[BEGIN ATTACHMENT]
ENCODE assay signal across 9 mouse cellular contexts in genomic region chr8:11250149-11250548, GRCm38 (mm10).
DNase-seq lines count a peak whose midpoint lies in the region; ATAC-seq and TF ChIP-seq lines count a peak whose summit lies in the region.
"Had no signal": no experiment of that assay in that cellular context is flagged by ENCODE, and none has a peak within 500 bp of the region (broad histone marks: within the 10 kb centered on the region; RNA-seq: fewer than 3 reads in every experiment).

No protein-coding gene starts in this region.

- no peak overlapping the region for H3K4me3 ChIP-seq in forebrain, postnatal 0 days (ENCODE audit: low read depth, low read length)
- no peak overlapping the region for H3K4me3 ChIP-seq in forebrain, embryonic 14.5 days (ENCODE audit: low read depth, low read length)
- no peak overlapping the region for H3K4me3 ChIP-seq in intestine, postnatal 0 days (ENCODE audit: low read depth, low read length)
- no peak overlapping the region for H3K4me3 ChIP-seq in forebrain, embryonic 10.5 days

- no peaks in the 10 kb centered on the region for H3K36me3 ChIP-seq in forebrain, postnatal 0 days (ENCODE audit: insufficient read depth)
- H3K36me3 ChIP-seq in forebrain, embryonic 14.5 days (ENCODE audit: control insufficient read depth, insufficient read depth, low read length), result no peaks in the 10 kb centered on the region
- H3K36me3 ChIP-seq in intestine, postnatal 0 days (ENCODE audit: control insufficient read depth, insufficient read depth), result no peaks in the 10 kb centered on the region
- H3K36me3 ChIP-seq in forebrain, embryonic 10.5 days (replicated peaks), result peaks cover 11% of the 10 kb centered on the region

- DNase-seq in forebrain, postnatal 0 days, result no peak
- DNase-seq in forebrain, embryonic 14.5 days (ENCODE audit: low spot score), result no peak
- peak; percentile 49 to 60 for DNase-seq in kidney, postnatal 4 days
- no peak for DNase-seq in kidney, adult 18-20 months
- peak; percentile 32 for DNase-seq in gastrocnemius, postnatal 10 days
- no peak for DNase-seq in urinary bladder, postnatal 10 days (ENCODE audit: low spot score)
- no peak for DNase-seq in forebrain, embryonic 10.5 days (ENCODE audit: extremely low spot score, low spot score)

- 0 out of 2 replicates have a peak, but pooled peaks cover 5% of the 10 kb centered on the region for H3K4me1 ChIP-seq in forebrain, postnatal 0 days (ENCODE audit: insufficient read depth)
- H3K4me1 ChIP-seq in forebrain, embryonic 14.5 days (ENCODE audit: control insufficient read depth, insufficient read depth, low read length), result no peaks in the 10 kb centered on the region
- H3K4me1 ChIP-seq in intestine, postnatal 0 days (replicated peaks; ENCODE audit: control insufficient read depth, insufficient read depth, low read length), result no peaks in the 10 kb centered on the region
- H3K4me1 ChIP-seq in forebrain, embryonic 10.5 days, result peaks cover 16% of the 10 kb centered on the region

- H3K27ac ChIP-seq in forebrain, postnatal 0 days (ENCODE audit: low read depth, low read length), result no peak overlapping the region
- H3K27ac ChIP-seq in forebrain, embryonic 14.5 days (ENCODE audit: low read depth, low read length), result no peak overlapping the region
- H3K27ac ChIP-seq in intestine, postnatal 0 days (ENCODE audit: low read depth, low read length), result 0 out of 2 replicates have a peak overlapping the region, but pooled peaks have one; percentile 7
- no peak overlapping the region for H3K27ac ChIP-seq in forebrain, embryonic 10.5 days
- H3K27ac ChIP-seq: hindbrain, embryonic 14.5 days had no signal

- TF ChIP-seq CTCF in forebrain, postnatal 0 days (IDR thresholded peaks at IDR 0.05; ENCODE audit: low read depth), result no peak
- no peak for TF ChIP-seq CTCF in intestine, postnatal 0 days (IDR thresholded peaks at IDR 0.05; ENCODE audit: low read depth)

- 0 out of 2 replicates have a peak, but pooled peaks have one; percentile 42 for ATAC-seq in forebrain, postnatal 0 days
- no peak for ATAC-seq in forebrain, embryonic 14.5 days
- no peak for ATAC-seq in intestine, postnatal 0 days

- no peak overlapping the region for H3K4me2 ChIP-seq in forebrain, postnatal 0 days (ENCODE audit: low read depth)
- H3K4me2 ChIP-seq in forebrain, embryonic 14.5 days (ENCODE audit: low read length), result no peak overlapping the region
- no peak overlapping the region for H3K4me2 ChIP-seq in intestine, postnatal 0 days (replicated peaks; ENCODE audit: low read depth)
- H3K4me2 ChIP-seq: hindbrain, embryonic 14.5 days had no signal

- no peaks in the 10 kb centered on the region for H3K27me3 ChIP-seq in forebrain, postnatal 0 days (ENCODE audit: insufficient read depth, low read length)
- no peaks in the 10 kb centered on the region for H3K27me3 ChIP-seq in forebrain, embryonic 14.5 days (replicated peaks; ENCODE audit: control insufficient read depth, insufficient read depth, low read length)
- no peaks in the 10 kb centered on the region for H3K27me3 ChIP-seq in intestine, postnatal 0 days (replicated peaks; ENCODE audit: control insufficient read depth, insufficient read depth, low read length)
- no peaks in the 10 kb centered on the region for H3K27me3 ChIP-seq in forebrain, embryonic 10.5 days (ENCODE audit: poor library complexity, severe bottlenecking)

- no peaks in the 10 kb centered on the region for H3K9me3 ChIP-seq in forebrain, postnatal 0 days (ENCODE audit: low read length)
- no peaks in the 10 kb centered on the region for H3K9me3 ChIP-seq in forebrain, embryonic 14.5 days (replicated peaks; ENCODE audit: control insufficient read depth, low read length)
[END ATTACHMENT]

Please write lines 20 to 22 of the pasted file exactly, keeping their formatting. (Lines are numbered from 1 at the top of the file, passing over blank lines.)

- 0 out of 2 replicates have a peak, but pooled peaks cover 5% of the 10 kb centered on the region for H3K4me1 ChIP-seq in forebrain, postnatal 0 days (ENCODE audit: insufficient read depth)
- H3K4me1 ChIP-seq in forebrain, embryonic 14.5 days (ENCODE audit: control insufficient read depth, insufficient read depth, low read length), result no peaks in the 10 kb centered on the region
- H3K4me1 ChIP-seq in intestine, postnatal 0 days (replicated peaks; ENCODE audit: control insufficient read depth, insufficient read depth, low read length), result no peaks in the 10 kb centered on the region